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How to use options to navigate wild volatility

VIDEO3:0803:08
How to weather the market's wild swings using options

Just about a month after hitting brand new all-time highs, the S&P 500 is in bear market territory as the ongoing coronavirus outbreak wreaks havoc on the markets. 

No part of the market remains unscathed at this point, and if you find yourself paralyzed by the wild swings in equities over the last few weeks, you aren't alone. However, there is a way to gauge where traders believe stocks may be heading next by looking at the options market.

"We've seen what has happened, but options are really bets on what is going to happen, so we can actually look at options prices as well as individual options flows to get a sense — essentially the wisdom of crowds — what is it telling us about what the next 30, 60 or 90 days might look like," Optimize Advisors President Michael Khouw said Wednesday on "Fast Money."

Right now, the betting is overwhelmingly bearish, and as Khouw pointed out, put volume in the S&P 500 ETF (SPY) has basically tripled since January.

In addition to the rapid increase in options trading volume, the price of options is also trending materially higher as market volatility reaches its highest levels since the 2008 financial disaster. 

"If we take a look at the straddle, for example, going out to June, that was nearly $50 in SPY, and what that basically is telling us is that the implied market move is going to be something in the neighborhood of 17% [in either direction] over the course of the next three months or so," said Khouw.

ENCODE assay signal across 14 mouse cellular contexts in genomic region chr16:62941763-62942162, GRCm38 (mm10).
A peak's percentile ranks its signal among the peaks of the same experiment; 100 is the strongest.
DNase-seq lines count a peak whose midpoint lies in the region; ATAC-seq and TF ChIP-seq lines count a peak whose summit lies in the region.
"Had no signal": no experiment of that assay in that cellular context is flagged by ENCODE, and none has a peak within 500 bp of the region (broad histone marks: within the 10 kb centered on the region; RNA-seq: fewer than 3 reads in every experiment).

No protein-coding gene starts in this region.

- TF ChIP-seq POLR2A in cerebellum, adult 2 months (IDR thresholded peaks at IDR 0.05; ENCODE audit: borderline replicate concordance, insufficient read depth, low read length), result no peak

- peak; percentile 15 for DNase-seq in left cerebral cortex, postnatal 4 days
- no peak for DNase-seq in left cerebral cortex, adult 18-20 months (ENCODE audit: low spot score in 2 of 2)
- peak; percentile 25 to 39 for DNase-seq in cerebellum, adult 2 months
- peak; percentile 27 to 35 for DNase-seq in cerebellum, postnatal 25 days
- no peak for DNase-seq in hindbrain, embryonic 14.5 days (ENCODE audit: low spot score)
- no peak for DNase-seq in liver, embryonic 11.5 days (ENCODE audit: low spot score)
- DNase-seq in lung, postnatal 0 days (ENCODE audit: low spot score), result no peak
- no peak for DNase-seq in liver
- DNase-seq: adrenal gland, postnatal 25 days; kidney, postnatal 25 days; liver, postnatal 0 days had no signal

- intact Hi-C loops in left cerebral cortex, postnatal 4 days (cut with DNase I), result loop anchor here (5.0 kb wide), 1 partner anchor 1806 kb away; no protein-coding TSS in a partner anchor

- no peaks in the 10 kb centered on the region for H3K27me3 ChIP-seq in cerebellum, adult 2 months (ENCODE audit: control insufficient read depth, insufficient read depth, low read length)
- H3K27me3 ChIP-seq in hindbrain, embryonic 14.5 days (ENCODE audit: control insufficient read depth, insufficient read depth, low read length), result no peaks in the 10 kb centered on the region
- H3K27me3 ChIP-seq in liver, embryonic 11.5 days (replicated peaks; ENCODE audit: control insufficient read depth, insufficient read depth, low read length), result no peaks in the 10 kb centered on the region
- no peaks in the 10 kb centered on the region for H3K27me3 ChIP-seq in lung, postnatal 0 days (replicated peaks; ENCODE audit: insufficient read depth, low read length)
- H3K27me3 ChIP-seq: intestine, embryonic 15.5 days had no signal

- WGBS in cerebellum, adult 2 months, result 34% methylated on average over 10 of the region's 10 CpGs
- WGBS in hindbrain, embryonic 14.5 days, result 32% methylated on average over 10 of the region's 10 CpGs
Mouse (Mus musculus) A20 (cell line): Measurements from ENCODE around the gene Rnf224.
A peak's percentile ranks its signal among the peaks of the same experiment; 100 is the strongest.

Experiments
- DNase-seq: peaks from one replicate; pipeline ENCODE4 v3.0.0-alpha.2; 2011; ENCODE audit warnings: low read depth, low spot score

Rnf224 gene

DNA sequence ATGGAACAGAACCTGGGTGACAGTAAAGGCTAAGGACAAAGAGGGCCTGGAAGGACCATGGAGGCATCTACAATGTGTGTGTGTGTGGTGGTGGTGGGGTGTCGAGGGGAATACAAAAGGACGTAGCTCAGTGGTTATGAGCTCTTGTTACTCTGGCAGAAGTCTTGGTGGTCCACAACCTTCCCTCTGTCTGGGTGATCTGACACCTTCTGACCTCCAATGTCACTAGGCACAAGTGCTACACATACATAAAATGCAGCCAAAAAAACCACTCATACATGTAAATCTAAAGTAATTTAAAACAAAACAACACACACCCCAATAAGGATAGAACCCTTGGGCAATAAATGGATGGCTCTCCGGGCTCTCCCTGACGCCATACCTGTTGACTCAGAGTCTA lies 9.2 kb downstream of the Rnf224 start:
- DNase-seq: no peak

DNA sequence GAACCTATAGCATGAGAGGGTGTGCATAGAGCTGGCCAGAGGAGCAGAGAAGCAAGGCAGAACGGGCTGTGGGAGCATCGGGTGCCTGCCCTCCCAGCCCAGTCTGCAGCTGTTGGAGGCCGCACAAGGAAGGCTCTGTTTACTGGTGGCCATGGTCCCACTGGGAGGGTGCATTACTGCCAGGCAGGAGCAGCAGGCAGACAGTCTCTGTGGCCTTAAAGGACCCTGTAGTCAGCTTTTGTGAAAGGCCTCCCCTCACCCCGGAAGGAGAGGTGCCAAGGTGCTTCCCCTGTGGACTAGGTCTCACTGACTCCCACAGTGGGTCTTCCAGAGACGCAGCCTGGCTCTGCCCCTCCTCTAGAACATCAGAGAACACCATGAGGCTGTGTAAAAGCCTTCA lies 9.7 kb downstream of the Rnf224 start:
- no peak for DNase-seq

However, the absolute magnitude that the options market is predicting the SPY may move by June expiration isn't the only thing we can glean from the price of this trade. As Khouw would explain, we can also find out which of the two directional moves is more likely.

"Right now, the options market is saying there's maybe a 5% chance, or lower, that we get back to those February highs by June," said Khouw. "On the other hand, the chances that we decline by about 17% and end up there as of June, that's about 20%.

"So, what you can see is that there is basically a four times greater chance of that downside move than the upside move, as far as the options market is concerned."

The S&P 500 ETF was trading about 7% lower in Thursday's session. 

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